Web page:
Show Review: Milo Greene at the Crocodile in Seattle

This past Wednesday, I saw Milo Greene for the fourth time (second as a headliner) and was instantly and consistently reminded why I’ve seen them every chance I’ve had since love at first sight last fall. Their mystifying energy, heart-melting harmonies, and fully appreciative nature make this one of those bands you just want to experience every chance you get.

The energy in the Crocodile was positive, as I’d expect for a band possessing the positivity of Milo Greene. Their last headlining show at the beginning of 2012 was at the High Dive, which is a significantly smaller venue, so the band has obviously made strides with significant radio play and appearances on TV like the Late Show with David Letterman. Milo Greene were also riding a wave enhanced by the release of their self-titled album this summer.

Opening the show was Bahamas, the brain child of front man Afie Jurvanen featuring Jurvanen on guitar and vocals with Carleigh Aikins and Felicity Williams on accompanying vocals. I had checked out Bahamas’ latest release, Barchords, earlier in the week, but was pleasantly surprised by the way the album translated in the live performance. Jurvanen’s clean, beautiful guitar playing was only enhanced by his stage presence. Jurvanen is one of the most charismatic people you’ll ever see, possessing a quiet confidence that comes off as warm, simple, and entertaining. He calmly threw in comments throughout the night that were entertaining based on their simplicity and matter-of-factness, saying things like “This concert seems to be going pretty well” and “this next one is what we refer to in the business as a ‘slow song’”.

Milo Greene took the stage right on time to a house full of cheers and responded by playing what seemed like every track from their self-titled debut. The five-piece saw four of the members trading off guitars, percussion, and a keyboard while Curtis Marrero laid down drums. Robbie Arnett held a slight majority of the lead vocals and acoustic guitar, while Graham Fink provided primarily bass and vocals, Andrew Heringer specialized in electric guitar and vocals, and the beautiful Marlana Sheetz accompanied with vocals and a mix of guitars and keys.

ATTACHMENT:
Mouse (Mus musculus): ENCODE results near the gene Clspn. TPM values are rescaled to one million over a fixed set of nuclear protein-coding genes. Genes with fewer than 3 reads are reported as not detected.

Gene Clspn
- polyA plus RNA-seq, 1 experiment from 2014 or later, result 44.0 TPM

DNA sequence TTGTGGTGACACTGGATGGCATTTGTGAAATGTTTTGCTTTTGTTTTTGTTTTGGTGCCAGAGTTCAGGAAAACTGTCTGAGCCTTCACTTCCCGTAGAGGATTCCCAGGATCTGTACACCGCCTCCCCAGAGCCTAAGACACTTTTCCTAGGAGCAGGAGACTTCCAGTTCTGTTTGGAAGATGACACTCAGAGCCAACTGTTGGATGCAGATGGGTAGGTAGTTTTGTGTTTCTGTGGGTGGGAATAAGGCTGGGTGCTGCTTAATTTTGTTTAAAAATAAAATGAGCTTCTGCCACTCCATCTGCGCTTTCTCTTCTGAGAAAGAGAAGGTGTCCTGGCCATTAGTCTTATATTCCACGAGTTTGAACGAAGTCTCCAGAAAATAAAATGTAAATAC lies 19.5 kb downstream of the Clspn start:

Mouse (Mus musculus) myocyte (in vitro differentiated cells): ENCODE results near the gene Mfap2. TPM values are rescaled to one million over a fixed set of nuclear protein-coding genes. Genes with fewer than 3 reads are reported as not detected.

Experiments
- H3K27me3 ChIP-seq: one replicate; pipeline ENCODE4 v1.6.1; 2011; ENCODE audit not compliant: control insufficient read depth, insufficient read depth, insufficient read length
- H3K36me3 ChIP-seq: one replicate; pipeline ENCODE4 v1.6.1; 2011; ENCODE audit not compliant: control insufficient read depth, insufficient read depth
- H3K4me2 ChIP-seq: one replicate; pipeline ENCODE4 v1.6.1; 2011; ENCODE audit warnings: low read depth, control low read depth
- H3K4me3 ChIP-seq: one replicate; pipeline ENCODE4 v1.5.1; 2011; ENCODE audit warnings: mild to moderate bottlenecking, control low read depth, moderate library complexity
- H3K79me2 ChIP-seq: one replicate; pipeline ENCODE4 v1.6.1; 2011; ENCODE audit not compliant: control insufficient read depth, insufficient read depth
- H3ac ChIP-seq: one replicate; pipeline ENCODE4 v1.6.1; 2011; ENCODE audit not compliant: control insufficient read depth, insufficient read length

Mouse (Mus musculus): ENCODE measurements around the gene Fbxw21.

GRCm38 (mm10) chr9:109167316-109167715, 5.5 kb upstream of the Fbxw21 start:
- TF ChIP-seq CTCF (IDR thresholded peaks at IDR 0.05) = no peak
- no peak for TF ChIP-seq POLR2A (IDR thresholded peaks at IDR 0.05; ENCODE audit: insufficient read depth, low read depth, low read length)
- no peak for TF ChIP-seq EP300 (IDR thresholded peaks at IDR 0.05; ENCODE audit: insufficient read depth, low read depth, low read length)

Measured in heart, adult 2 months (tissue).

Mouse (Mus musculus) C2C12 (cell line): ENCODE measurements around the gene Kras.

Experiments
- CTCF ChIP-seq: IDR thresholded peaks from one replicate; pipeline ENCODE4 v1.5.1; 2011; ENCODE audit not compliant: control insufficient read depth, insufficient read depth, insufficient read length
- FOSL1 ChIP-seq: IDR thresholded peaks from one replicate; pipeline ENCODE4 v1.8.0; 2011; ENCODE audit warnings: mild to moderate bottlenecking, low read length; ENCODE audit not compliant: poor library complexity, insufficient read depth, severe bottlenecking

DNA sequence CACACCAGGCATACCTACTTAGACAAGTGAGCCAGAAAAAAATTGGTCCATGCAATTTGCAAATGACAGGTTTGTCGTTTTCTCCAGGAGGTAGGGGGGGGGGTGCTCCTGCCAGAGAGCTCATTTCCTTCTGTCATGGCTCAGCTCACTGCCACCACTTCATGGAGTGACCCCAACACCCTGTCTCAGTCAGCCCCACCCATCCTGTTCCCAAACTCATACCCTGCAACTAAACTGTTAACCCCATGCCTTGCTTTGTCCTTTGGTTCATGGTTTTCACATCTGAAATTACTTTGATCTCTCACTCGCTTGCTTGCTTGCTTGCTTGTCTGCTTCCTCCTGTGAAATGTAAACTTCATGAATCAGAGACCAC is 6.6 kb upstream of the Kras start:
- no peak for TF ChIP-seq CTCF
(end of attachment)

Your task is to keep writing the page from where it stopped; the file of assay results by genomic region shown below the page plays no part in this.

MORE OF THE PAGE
The marquee point of the night, for me, was a performance of my favorite song, “Don’t You Give Up on Me”, which followed an intro complete with a jam of a song not on the album, “Staging Point”. Knowing that I’d hear it, but not expecting it so early in the set, I experienced goosebumps and a shortness of breath that comes as you get to experience a favorite song in person. This was the first time I’d seen Milo Greene after having a chance to fully immerse myself in their album, so this track was the first of many that felt like I was experiencing them again for the first time.

Each of the four non-Marrero members shared duties on all other instruments and took the lead on vocals at different times, providing a variety that is rarely seen in popular music. The differing voices and collective harmonies make Milo Greene a memorable band that stands out in a crowd of talented indie folk bands gaining popularity now. Their inclusion of collective percussion gives the crowd a beat to move to while the voices put the songs in your head for days.

What also stands out about Milo Greene is their realness on stage and the genuine enjoyment they have playing together. Heringer frequently found himself leaning on other members and laughing throughout the show out of sheer enjoyment. He and the other members were constantly offering their gratitude to the crowd for giving them the opportunity to play music in this venue. One can only imagine that a band can find plenty of awe in the increasing size of the venues they play, especially when they repeat cities. As a fan, I greatly appreciate their acknowledgement of gratitude as they continue to increase in popularity.

The band played every song from their album (I think) and threw in a pair of memorable covers by Midwestern indie juggernauts, Sufjan Stevens (“Chicago”) and Wilco (“A Shot in the Arm”), to fill out their set. 1957 finished off the set appropriately and left many of us in awe of the beauty we’d just seen; hoping and praying for the chance to experience it again soon.

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